HRC, Dems Debate, Point-Blank

Somervillw arena fillswith projectiles, hot air

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Eric A. Reavis

After sparring in years of policy debates, the Harvard Republican Club and College Democrats finally took up arms. The result: a decisive HRC victory.

In an era of venomous partisan rancor in Washington, the Harvard College Democrats and the Harvard Republican Club (HRC) sorted out their differences, exchanging trash-talk and welt-raising projectiles in the first “Bipartisan Paintball Brawl.”

Though The Crimson has already offered one perspective (“Partisans Clash in Paintball War,” 2/3/06), FM decided to evaluate the battle strategy of the warring factions.

Fearless and well organized, the Republicans charged out of the gates with guns blazing, while the Democrats pursued a cautious strategy of hiding timidly behind defensive cover.

“Democrats are born cowards,” HRC member Chris B. Lacaria ’09 says.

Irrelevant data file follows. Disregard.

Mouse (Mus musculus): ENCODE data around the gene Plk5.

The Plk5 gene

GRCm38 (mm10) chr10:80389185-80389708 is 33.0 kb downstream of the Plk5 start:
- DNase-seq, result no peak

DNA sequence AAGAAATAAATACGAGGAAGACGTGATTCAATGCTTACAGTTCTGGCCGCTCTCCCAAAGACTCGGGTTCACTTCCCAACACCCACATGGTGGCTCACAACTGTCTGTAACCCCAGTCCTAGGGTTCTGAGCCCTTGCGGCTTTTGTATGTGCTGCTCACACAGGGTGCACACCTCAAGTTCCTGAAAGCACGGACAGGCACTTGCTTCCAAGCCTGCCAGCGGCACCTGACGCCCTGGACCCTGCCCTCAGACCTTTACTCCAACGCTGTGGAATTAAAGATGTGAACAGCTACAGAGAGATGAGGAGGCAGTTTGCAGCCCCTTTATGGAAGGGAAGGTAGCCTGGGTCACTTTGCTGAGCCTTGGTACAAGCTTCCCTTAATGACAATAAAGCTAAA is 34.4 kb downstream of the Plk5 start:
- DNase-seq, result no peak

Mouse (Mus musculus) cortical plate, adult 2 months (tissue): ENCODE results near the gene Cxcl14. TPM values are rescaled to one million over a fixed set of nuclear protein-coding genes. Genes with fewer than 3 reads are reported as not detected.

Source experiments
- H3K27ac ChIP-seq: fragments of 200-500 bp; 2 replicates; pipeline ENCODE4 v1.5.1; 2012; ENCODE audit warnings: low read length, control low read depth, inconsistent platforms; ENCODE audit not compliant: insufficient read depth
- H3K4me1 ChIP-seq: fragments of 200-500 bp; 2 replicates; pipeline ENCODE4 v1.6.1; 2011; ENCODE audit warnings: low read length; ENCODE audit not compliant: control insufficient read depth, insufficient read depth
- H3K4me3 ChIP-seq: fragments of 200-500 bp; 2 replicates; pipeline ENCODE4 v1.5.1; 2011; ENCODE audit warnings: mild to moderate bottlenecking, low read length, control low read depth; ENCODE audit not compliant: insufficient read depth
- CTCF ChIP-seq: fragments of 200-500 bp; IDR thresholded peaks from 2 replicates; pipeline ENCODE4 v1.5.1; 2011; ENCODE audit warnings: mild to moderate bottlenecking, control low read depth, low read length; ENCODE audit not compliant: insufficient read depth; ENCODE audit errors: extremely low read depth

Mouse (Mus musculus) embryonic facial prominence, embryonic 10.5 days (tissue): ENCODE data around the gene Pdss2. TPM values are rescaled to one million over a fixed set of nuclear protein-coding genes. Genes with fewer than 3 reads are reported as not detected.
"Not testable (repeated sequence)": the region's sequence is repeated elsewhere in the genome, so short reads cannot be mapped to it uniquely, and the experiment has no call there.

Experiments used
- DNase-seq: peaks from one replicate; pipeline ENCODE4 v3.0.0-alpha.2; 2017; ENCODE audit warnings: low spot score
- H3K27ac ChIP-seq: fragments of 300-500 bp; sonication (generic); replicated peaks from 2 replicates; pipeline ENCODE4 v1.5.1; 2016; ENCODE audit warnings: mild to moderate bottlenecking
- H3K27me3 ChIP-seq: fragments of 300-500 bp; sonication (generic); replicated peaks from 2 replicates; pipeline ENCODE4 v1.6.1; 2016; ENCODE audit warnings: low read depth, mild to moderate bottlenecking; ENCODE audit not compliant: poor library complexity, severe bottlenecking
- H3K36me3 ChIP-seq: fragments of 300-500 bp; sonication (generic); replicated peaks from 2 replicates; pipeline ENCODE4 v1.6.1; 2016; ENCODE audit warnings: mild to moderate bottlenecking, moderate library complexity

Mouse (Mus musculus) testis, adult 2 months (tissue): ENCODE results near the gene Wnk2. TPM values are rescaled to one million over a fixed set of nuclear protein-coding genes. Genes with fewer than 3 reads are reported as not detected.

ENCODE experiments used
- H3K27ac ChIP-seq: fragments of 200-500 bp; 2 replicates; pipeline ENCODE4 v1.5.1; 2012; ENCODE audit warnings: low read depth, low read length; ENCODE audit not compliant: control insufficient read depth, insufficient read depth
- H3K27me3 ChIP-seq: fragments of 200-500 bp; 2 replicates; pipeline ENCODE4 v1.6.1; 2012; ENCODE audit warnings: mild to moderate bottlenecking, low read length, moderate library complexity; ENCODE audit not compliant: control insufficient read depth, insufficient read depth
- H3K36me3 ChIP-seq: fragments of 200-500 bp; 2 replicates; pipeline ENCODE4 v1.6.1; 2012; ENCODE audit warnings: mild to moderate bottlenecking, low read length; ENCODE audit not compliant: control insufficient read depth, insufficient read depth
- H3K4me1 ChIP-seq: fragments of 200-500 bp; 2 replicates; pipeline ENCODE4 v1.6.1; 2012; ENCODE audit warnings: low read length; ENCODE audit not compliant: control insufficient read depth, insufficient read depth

The HRC wrapped around the Dems’ right flank—like how their party outflanked Democrats on values issues—exposing them to crossfire more withering than the diatribes of Fox News pundits.

A victory for the Second Amendment proponents was natural. When HRC member Matthew D. McCluskey ’07 asked “Who’s handled a firearm?” about half the HRC cluster raised their hands.

“From a young age, Republicans have experience shooting squirrels and baby kittens,” Dems Vice President Matthew T. Bosch ’07 says.

After almost endless Republican hegemony, the Democrats eventually found salvation in Rebecca P. Buckwalter ’08, who portentously played under the alias “Hillary.”

In the arena, allegations of cheating flew faster than after a tight election. And, like all political spats, big business played a large role. HRC arranged sponsorship from Boston consulting firm SpiderSplat, which fronted $600 and sent a few consultants to play with the young ideologues and to recruit interns.

FM embedded itself with the troops and, in an act of magnamity, took up arms with the beleaguered Dems. Unfortunately, FM’s firearm malfunctioned under fire, making it an easy target of opportunity.